Climate Change Cases May Be Less Likely Litigated in State Court
June 24, 2021
-By Julia Steege-Reimann-
Want the latest headlines and best practices in local government and community engagement? You’re in the right place with the Polco Minute!
In this week’s first episode, we explain how a new Supreme Court Ruling may make it less likely for climate change cases to be litigated in State Courts. Next, civic thought leader Mark Funkhouser shares insights on gender, race, and power in American local government.
In the second episode, a new study provides a rare look at equity and inclusion in US communities. Last, we explore how eradicating fear in the workplace is a mission worth considering.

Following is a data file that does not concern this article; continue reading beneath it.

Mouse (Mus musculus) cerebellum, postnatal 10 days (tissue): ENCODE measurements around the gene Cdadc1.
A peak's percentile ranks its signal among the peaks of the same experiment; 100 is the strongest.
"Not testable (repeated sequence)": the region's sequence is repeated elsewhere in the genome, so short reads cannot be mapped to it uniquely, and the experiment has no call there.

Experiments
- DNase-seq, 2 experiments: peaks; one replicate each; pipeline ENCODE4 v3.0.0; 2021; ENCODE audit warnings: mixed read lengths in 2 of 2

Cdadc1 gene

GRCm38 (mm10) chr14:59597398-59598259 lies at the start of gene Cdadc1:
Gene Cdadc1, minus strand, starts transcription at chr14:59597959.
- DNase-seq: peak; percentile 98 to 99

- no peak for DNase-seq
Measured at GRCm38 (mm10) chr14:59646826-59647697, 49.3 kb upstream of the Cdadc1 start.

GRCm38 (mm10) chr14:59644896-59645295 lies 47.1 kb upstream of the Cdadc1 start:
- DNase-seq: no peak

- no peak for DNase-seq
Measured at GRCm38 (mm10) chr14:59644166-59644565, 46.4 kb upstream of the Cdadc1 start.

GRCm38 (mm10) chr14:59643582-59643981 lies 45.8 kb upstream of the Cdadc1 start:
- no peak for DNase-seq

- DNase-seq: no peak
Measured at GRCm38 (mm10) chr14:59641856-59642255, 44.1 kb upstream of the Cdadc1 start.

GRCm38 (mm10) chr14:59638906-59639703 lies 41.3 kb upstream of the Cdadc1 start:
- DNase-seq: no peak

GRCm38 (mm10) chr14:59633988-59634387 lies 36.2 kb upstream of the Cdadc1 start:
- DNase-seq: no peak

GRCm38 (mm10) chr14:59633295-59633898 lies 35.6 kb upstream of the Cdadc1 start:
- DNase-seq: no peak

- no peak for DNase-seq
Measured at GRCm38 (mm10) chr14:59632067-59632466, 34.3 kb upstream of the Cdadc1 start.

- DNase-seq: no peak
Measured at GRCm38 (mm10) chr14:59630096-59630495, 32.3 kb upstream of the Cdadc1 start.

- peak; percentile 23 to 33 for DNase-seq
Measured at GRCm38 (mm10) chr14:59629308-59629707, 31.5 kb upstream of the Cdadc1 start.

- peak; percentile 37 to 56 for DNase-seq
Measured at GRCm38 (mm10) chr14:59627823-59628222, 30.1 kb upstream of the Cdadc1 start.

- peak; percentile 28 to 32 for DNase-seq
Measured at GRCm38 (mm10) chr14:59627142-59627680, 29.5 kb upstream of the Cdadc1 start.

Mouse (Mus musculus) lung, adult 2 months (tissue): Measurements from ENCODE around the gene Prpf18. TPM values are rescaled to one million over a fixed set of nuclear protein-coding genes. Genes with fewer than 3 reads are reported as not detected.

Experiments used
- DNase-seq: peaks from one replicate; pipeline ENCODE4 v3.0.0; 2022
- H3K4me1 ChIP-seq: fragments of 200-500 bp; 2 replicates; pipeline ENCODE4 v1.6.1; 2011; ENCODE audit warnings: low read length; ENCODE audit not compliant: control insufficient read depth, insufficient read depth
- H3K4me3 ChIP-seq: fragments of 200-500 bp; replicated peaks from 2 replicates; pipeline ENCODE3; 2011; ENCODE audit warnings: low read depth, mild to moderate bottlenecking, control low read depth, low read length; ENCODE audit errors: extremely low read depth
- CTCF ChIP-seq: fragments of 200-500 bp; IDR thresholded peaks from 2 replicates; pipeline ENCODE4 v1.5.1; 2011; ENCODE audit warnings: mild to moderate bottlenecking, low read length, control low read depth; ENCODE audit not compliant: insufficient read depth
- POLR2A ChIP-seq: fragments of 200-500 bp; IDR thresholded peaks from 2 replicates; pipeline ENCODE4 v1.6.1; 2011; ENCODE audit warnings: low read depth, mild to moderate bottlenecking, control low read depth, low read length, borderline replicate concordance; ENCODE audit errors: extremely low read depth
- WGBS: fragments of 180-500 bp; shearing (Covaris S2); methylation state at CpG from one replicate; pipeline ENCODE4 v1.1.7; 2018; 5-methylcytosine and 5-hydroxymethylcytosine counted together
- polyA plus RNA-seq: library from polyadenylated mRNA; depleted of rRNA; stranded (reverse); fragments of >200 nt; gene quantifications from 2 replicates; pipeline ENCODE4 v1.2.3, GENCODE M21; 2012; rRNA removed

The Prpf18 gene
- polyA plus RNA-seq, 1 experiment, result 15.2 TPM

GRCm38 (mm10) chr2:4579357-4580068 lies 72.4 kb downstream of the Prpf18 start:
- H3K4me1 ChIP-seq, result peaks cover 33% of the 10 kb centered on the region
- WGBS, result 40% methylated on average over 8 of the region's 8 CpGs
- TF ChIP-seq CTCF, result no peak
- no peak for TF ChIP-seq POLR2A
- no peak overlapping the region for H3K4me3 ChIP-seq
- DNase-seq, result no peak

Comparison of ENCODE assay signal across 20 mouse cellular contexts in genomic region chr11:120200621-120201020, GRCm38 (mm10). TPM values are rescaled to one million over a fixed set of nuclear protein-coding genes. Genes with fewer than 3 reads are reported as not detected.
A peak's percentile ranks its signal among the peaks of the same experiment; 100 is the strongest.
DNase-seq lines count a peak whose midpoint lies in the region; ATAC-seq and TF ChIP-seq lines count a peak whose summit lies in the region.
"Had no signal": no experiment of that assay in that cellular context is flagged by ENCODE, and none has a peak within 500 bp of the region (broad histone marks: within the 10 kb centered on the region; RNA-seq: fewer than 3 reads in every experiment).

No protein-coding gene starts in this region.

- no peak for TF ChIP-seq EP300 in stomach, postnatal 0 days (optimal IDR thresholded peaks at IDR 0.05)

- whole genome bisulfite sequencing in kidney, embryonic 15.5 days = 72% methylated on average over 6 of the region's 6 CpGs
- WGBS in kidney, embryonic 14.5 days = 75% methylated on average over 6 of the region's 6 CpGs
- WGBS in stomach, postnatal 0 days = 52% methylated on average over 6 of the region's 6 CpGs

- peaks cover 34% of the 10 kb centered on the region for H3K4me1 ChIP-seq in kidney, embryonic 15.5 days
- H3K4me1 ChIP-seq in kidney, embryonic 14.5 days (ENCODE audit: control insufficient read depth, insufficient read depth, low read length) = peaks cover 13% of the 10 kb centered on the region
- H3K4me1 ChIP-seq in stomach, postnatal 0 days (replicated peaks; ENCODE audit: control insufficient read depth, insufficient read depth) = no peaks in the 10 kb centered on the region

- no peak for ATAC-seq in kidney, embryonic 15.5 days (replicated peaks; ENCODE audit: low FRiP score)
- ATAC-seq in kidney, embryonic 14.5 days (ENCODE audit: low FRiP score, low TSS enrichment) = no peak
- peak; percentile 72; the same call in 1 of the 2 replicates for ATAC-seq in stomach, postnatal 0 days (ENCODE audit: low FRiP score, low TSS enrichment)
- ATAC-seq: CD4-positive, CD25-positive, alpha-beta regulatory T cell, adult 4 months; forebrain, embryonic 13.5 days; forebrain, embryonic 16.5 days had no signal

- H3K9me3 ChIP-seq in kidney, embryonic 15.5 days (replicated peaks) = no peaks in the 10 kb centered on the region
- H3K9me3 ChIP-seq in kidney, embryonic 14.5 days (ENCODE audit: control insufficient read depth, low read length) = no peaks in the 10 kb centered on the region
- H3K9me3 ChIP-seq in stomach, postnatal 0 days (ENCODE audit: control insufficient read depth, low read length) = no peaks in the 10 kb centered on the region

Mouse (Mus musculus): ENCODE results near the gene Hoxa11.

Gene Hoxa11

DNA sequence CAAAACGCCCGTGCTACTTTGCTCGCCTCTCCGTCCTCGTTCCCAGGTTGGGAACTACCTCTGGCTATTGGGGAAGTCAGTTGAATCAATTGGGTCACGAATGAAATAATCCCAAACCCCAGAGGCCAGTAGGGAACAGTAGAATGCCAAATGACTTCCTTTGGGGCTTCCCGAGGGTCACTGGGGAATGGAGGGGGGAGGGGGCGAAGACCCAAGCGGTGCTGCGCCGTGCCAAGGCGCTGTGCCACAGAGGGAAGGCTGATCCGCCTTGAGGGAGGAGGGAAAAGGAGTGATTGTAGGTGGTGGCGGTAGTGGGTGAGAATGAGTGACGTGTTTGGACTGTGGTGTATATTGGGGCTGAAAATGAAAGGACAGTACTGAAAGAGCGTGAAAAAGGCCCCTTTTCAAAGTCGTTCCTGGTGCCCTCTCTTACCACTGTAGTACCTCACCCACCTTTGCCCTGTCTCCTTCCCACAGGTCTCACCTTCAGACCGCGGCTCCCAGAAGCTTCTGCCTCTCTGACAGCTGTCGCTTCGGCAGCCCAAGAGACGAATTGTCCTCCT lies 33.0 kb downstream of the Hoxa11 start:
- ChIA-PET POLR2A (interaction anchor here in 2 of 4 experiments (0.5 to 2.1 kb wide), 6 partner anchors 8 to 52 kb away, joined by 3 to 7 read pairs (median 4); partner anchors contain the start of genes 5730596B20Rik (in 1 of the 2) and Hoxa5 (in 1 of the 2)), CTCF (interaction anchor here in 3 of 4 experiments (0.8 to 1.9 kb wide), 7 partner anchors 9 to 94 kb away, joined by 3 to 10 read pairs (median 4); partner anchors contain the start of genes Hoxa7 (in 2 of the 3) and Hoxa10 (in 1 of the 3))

In B.P. v. Mayor and City Council of Baltimore, the U.S. Supreme Court ruled 7-1 on a procedural issue that a federal court of appeals may review any grounds the district court considered for trying to remove a case to federal court where one of the grounds was federal officer or civil rights removal. READ MORE.
Only about 14 percent of all U.S. city managers are women, and only a very few of those women are black. This matters because most American cities have the council-manager form of government, in which city managers hold a great deal of formal power. Appointed by the mayor and council, they hire and fire staff, shape policy, make budget recommendations, negotiate with the unions and direct administrative operations. READ MORE.